The Odyssey: Moving to Geneva when time felt serious

In the middle of my odyssey, I landed in Geneva, a deeply serious place. A truly participatory democracy where each person in every single one of Switzerland’s 26 Cantons takes part; there really is no other place quite like it.

In Rome, time stood still. In Paris, it flew right by. In Malta time felt lost. In Geneva, everything felt deeply serious and it’s such a wealthy city it made me feel poor. It wasn’t the first time I didn’t have any money, so the concept wasn’t new, yet Geneva had a way of underlining it then putting an exclamation point at the end. Perhaps the environs felt uniquely serious because it was so cold in the winter of 2009. Especially after the weather in Malta where the yellow sun never seemed to leave the sky.

In Geneva, I could practically her stern voice, “It’s time to get back on your feet, now.” But I wasn’t ready to get back on my feet – still knee deep in pathological grief. I did try, and I did try and recall Joan Didion’s advice, about it being a good idea to stay on familiar terms with our former selves. I’d been so successful in business in my former life in Seattle. And now that I’d received attention from headhunters it was time to get serious about tapping into that former self. Unfortunately, I was dealing with pathological grief.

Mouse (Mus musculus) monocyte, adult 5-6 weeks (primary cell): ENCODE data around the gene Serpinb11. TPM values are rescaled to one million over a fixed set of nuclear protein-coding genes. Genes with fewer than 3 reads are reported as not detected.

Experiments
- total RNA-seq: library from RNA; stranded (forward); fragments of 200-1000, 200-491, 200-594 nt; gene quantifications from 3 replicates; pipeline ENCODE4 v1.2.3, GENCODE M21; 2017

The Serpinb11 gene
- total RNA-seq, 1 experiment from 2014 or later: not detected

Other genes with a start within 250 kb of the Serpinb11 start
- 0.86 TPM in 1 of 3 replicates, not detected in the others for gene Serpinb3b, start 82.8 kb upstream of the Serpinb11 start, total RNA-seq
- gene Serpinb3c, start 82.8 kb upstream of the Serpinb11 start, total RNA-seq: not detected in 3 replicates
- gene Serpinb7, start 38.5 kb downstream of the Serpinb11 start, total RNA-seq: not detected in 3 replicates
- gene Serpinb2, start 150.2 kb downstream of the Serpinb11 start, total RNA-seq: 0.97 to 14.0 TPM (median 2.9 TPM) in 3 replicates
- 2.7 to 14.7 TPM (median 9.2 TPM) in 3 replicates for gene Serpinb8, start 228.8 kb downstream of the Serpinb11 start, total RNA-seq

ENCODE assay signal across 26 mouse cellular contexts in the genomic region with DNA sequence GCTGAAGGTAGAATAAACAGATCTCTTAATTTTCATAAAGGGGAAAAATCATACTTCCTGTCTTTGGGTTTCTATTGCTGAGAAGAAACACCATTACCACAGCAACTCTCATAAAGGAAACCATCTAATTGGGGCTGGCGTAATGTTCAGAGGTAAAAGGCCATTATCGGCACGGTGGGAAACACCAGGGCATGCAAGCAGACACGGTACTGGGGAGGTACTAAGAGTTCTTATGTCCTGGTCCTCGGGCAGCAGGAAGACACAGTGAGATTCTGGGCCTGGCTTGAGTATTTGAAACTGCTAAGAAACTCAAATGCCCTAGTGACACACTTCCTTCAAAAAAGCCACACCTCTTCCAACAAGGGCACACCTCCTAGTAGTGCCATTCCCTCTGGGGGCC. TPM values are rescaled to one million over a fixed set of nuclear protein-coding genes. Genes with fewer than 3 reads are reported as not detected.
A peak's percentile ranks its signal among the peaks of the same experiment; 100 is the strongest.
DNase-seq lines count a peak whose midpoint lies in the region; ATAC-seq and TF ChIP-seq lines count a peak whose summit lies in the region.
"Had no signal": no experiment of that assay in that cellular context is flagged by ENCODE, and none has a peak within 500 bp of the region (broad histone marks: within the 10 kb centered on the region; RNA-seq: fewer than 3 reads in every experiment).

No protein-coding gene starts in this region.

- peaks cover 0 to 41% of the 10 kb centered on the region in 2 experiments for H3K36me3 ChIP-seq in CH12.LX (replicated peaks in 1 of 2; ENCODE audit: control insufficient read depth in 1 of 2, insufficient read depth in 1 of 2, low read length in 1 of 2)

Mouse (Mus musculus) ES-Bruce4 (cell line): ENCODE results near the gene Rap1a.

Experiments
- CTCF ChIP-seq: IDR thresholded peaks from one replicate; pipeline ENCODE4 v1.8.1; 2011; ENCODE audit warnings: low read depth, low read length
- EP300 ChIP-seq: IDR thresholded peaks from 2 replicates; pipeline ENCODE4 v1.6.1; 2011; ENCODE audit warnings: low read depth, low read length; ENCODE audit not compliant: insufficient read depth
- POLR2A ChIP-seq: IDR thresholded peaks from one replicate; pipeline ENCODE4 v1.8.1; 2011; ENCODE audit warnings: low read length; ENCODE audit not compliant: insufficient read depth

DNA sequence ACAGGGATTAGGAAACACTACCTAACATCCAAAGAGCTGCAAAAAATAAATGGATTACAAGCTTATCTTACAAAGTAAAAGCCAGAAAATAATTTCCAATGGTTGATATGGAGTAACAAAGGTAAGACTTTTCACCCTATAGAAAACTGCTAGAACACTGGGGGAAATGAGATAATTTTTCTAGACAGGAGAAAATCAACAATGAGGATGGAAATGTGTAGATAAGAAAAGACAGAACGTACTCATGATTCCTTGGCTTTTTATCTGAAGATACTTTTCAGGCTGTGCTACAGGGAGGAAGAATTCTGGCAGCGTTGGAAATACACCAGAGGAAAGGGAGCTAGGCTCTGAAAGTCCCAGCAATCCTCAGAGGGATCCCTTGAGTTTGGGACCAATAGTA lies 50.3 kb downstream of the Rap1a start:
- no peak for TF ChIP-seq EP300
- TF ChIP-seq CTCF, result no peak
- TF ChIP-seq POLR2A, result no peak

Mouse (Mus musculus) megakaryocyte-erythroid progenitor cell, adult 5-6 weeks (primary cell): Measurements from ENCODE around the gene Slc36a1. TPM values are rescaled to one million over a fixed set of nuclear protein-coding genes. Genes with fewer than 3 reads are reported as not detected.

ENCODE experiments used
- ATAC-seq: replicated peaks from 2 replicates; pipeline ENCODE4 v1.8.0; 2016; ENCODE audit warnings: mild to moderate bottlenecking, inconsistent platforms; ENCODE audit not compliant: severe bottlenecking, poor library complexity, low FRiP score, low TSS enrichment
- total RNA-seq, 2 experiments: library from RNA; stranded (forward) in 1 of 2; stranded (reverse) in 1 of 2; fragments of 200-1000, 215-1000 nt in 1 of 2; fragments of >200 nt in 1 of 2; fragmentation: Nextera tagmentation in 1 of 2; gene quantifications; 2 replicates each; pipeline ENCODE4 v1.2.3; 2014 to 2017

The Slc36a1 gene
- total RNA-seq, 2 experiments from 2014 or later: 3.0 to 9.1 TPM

I was also surrounded by the Alps, and full of bankers serious about money, and people that worked for the United Nations, seriously working hard on helping third world countries catch up to first world countries.

If I thought our lifestyle nomadic we were amateurs compared to the people I met. Everyone was arriving home or packing to venture off to another part of the globe. Seriously.

Geneva is utterly international and geared towards expats who account for about 40% of the city’s residents, and Geneva held about 40% of the world’s wealth, so those were easy numbers to remember. At least those were the numbers back in late 2009 when we lived in Geneva, albeit for a short time in a tiny apartment. It was not a romantic move.

However, the views were astounding, and worth exploring so we did. My guy threw me over the fender of his motorcycle and we drove up to Mont Blanc. We did tours. Those were highlights, the place was gorgeous, but my mindset was not ready to get serious. I kept getting asked back for interviews but I couldn’t seem to sell my old self. Where was my ability to recruit and maintain IT resources? Once upon a time I was very good at this, but in Geneva, not so much.

I couldn’t seem to seal the deal. I couldn’t find my former self. I decided it was time to liveaboard Madi, our sailboat – and this made sense because we needed to prepare her for market. It was time to let go of Madi, she was far too expensive to keep at port, to take care of all that teak. I was relieved.

And I dearly needed familiarity. To get my head on straight. It felt right. So off to Lignano Sabbiadoro for a completely different kinda lifestyle. I was given a mission.

My next address not only saved my life but it altered my perception of it forever.

Published by baileyalexander

An American living in Piemonte. Sailed across the Atlantic aboard our 43 Nauticat in 2002 and spent over a decade living in Rome, Paris, Prague, Malta, Venice and Bucharest before settling in Piemonte, Italia.

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